In FIGS. 11, 12 and 13, the embodiment of FIG. 9 is shown mounted to the inside surface (36) of a bin (10). In FIG. 11, the material activator (30) is shown mounted to the inside surface (36) of the wall (20) by the mounting bracket (96) using a suitable means for attachment. In FIGS. 12 and 13, the material activator (30) is shown in a position that allows the distal end (112) of the slide (98) to project down through the area (114) where a material bridge (116) is likely to occur so that material flows freely in the direction of arrow (26). The reciprocating piston rod (118) of non-circular cross-section, reciprocates within a corresponding non-circular cross-sectional opening (120) in said cylinder (32) thereby preventing rotation of reciprocating piston rod (118) about its longitudinal axis. The non-circular cross-section of the opening (120) in the cylinder (32) ensures that the reciprocating piston rod (118) and the attached slide (98) remain in a fixed non-rotative position with respect to the longitudinal axis (99) of the assembly.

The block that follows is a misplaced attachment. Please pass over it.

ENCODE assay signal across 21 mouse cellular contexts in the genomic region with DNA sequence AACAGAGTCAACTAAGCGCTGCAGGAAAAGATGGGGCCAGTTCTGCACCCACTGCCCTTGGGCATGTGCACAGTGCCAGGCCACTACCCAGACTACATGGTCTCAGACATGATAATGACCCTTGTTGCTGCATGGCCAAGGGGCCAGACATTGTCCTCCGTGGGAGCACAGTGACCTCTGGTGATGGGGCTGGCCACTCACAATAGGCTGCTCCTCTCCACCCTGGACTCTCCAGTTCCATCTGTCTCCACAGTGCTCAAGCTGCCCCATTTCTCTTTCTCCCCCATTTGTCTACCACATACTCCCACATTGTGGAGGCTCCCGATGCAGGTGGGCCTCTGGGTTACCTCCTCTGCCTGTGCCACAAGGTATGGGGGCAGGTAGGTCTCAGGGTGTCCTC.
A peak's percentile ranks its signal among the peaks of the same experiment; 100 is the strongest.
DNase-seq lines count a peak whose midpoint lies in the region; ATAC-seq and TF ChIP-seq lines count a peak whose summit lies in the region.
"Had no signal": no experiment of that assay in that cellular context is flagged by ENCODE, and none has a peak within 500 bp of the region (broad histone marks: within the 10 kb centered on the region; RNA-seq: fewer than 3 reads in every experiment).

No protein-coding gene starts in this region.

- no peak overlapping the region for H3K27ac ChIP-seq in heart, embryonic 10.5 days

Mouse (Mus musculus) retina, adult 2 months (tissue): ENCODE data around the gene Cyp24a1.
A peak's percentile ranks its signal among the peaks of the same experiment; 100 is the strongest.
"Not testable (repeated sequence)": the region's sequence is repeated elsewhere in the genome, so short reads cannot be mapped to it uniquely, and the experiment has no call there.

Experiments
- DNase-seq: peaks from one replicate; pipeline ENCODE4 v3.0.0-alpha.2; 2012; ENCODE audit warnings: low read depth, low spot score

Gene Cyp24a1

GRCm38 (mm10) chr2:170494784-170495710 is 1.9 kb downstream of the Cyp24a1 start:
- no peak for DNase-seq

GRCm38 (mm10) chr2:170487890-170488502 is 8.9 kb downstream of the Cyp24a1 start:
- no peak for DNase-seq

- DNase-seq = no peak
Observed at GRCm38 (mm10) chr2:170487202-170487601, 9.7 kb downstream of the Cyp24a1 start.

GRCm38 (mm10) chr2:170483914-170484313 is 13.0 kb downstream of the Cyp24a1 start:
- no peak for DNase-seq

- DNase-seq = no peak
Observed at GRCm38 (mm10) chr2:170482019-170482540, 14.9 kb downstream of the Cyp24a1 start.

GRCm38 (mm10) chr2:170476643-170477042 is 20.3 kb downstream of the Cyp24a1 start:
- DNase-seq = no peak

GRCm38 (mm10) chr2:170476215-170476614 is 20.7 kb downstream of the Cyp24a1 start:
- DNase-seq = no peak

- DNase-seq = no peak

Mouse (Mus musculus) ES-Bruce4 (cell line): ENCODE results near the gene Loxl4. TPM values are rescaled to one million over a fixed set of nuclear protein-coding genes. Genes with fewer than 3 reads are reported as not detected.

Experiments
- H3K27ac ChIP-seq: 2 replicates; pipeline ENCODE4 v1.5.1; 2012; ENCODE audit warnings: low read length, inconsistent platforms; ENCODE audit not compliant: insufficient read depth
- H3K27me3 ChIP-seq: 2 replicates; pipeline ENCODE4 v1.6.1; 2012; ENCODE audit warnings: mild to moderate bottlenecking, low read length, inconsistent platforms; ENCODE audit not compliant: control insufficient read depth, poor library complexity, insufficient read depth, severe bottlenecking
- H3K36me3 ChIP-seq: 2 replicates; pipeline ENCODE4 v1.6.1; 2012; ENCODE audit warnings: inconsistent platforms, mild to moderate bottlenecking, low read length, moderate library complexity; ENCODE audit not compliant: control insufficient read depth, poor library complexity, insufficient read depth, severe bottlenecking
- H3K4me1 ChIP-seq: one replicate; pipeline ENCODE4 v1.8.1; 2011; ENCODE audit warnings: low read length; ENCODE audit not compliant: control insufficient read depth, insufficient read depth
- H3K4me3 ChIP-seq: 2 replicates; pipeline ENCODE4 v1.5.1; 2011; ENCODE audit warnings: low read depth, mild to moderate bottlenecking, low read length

The operation of the material activator may be controlled in several different ways. The purpose of the material activator is to activate the material in a way that free flow of material is reasonably constant. The actuator (32) can be operated continuously to constantly reciprocate back and forth to ensure free flow of material. This action however may not be needed in all circumstances. Alternatively the actuator (32) may be activated on a cyclical basis for example on a cycle of every five to fifteen seconds. Another alternative would be to have a flow sensor in the outlet (84). When the sensor determines that there is a decrease in the flow rate of the material or material flow disappears all together, the sensor in turn sends a signal to activate actuator (32) to reciprocate the slide (48) to break up any bridging which has occurred above the outlet (84). It is appreciated that such controls can be implemented in a variety of ways which would be readily apparent to those skilled in the art and any combination of these suggested control features may be used on the material activator.